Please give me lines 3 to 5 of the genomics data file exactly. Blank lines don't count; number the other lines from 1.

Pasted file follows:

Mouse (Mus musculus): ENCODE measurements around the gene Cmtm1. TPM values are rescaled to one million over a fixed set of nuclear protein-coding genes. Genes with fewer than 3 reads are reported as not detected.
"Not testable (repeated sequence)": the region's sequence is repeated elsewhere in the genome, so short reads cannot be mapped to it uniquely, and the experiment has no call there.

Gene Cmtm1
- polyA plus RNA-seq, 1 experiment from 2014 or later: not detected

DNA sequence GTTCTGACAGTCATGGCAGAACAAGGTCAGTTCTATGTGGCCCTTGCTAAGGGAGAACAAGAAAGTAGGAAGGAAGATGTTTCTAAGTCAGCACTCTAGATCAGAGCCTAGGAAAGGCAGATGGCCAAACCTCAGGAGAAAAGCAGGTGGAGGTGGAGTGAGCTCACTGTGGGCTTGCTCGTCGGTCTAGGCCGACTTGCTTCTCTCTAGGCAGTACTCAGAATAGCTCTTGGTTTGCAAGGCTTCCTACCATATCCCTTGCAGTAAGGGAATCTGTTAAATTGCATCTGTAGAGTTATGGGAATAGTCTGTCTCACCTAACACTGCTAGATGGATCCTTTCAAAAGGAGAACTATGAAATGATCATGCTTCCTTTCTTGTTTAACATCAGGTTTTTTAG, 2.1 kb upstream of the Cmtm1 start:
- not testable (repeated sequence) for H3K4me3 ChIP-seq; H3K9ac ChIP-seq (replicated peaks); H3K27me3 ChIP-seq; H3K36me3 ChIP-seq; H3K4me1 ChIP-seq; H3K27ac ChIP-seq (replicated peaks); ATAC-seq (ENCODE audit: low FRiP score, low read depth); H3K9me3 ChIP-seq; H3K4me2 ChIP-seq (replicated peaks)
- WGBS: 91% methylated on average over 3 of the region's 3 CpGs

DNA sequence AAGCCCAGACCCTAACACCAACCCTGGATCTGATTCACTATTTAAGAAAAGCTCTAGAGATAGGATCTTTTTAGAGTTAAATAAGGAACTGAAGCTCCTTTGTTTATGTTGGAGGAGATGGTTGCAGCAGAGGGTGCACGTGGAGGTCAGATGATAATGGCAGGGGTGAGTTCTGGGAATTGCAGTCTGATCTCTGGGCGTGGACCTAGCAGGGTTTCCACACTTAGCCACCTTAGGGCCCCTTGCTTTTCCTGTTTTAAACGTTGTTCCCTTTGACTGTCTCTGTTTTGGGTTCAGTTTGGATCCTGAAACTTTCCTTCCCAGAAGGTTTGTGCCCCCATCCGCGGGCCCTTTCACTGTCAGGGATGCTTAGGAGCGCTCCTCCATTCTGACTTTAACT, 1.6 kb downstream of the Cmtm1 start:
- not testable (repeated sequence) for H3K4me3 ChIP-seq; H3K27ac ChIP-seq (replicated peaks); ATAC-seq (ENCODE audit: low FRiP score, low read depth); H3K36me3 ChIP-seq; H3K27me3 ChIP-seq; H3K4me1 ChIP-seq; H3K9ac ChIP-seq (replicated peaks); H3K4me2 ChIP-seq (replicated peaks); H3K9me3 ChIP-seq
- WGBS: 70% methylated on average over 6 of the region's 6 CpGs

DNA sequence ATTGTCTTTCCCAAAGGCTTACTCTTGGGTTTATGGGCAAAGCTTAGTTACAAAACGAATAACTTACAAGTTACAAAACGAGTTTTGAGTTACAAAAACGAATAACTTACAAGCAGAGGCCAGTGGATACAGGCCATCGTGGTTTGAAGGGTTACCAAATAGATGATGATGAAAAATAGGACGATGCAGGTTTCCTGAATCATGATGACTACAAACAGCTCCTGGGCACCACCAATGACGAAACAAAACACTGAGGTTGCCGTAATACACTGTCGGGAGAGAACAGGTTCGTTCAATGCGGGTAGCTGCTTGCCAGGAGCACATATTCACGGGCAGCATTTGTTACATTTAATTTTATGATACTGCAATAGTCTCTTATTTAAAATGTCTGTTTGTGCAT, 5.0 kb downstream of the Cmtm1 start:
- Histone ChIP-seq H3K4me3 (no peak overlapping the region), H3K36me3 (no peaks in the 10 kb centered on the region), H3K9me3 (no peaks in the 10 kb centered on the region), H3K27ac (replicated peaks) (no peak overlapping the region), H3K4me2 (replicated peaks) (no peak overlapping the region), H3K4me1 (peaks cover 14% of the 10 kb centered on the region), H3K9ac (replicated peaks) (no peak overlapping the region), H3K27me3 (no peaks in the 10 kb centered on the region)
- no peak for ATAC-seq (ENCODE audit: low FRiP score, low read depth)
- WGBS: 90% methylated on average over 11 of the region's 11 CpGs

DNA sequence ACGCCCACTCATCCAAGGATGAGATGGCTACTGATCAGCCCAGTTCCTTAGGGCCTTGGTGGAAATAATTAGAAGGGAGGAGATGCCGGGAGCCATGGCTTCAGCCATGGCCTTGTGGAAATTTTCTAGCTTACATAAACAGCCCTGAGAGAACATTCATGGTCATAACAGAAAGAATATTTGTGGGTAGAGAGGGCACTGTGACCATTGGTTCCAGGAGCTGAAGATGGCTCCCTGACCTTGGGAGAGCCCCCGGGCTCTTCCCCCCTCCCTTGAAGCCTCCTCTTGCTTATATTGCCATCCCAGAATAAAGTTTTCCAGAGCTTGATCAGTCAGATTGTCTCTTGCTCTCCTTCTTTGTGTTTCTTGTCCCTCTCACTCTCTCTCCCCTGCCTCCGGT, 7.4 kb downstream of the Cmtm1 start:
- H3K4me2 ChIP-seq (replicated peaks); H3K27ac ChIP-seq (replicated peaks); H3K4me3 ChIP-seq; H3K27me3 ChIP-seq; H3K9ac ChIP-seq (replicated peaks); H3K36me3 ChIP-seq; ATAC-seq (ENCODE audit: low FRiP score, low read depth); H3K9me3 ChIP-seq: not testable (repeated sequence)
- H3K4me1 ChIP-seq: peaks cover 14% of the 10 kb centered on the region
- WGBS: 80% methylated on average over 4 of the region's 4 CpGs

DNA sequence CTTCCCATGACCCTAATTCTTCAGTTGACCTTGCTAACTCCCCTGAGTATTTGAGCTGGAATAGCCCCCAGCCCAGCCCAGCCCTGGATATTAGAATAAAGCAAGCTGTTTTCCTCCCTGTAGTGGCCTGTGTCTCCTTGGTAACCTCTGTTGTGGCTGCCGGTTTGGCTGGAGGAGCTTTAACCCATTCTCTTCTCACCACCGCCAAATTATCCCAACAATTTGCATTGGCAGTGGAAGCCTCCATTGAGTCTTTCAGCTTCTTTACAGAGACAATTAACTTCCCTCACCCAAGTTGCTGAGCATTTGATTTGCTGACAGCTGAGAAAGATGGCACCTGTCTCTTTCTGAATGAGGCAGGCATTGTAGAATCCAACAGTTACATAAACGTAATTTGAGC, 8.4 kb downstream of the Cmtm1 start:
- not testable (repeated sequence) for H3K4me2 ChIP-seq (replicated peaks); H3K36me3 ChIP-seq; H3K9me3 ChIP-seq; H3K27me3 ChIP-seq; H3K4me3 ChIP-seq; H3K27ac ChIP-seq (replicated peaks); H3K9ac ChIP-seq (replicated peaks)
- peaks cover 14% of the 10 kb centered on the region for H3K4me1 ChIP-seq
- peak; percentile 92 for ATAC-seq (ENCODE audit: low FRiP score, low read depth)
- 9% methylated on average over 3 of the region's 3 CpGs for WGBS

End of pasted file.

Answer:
Gene Cmtm1
- polyA plus RNA-seq, 1 experiment from 2014 or later: not detected

DNA sequence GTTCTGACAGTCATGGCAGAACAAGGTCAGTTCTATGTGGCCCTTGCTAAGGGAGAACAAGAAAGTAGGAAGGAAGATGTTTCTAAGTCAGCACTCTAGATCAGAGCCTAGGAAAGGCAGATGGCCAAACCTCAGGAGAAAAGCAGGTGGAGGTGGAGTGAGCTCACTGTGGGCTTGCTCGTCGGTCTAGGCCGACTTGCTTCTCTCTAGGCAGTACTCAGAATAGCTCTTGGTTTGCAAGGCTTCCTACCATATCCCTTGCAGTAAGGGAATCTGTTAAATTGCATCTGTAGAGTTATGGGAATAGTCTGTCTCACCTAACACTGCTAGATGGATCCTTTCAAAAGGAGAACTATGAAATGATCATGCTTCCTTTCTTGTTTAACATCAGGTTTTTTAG, 2.1 kb upstream of the Cmtm1 start: